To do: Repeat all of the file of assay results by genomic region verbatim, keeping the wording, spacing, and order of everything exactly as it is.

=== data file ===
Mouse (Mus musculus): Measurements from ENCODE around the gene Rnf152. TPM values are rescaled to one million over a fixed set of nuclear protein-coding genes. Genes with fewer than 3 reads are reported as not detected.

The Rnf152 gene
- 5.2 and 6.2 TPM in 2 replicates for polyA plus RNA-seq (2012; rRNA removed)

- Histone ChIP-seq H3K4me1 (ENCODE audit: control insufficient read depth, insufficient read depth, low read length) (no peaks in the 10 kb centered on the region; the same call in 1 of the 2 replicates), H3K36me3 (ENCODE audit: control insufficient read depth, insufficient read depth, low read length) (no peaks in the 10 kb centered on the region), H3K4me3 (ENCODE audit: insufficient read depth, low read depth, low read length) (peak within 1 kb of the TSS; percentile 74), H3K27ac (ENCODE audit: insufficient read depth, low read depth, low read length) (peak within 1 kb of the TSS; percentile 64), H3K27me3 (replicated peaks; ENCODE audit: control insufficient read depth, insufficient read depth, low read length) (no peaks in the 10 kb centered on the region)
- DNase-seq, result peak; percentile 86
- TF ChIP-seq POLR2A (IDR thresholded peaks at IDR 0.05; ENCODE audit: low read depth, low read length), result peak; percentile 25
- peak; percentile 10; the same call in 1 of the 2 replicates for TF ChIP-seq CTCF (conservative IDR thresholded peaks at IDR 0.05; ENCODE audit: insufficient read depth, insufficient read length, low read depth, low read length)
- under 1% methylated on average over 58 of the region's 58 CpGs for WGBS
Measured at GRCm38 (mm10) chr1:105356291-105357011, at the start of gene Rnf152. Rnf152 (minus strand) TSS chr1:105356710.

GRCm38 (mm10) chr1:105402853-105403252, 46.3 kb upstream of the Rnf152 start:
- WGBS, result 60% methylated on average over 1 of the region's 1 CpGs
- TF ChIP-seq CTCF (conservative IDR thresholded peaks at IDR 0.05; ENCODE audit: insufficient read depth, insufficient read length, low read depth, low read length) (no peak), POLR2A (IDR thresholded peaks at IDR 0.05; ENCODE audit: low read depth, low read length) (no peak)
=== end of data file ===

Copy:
Mouse (Mus musculus): Measurements from ENCODE around the gene Rnf152. TPM values are rescaled to one million over a fixed set of nuclear protein-coding genes. Genes with fewer than 3 reads are reported as not detected.

The Rnf152 gene
- 5.2 and 6.2 TPM in 2 replicates for polyA plus RNA-seq (2012; rRNA removed)

- Histone ChIP-seq H3K4me1 (ENCODE audit: control insufficient read depth, insufficient read depth, low read length) (no peaks in the 10 kb centered on the region; the same call in 1 of the 2 replicates), H3K36me3 (ENCODE audit: control insufficient read depth, insufficient read depth, low read length) (no peaks in the 10 kb centered on the region), H3K4me3 (ENCODE audit: insufficient read depth, low read depth, low read length) (peak within 1 kb of the TSS; percentile 74), H3K27ac (ENCODE audit: insufficient read depth, low read depth, low read length) (peak within 1 kb of the TSS; percentile 64), H3K27me3 (replicated peaks; ENCODE audit: control insufficient read depth, insufficient read depth, low read length) (no peaks in the 10 kb centered on the region)
- DNase-seq, result peak; percentile 86
- TF ChIP-seq POLR2A (IDR thresholded peaks at IDR 0.05; ENCODE audit: low read depth, low read length), result peak; percentile 25
- peak; percentile 10; the same call in 1 of the 2 replicates for TF ChIP-seq CTCF (conservative IDR thresholded peaks at IDR 0.05; ENCODE audit: insufficient read depth, insufficient read length, low read depth, low read length)
- under 1% methylated on average over 58 of the region's 58 CpGs for WGBS
Measured at GRCm38 (mm10) chr1:105356291-105357011, at the start of gene Rnf152. Rnf152 (minus strand) TSS chr1:105356710.

GRCm38 (mm10) chr1:105402853-105403252, 46.3 kb upstream of the Rnf152 start:
- WGBS, result 60% methylated on average over 1 of the region's 1 CpGs
- TF ChIP-seq CTCF (conservative IDR thresholded peaks at IDR 0.05; ENCODE audit: insufficient read depth, insufficient read length, low read depth, low read length) (no peak), POLR2A (IDR thresholded peaks at IDR 0.05; ENCODE audit: low read depth, low read length) (no peak)